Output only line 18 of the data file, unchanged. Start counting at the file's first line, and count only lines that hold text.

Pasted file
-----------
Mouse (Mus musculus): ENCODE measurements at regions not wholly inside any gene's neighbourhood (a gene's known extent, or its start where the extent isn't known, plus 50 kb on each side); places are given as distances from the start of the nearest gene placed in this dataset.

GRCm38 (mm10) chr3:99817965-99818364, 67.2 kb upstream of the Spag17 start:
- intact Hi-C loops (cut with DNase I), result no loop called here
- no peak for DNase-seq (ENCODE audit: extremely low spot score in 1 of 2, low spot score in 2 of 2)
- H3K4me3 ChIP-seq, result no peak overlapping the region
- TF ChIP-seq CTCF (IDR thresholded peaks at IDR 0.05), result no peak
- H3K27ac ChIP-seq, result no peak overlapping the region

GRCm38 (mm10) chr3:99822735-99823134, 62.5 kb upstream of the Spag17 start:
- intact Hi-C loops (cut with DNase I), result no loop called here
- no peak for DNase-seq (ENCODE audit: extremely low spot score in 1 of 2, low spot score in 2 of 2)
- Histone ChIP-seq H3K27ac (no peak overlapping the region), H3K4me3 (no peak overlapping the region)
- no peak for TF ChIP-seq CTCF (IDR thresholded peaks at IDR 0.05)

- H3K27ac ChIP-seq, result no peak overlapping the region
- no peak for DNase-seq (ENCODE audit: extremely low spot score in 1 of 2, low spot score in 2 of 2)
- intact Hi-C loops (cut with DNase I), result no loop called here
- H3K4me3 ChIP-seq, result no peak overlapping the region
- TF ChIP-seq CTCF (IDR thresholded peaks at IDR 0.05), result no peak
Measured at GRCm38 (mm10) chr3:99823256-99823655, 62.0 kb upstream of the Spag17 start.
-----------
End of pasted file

Measured at GRCm38 (mm10) chr3:99823256-99823655, 62.0 kb upstream of the Spag17 start.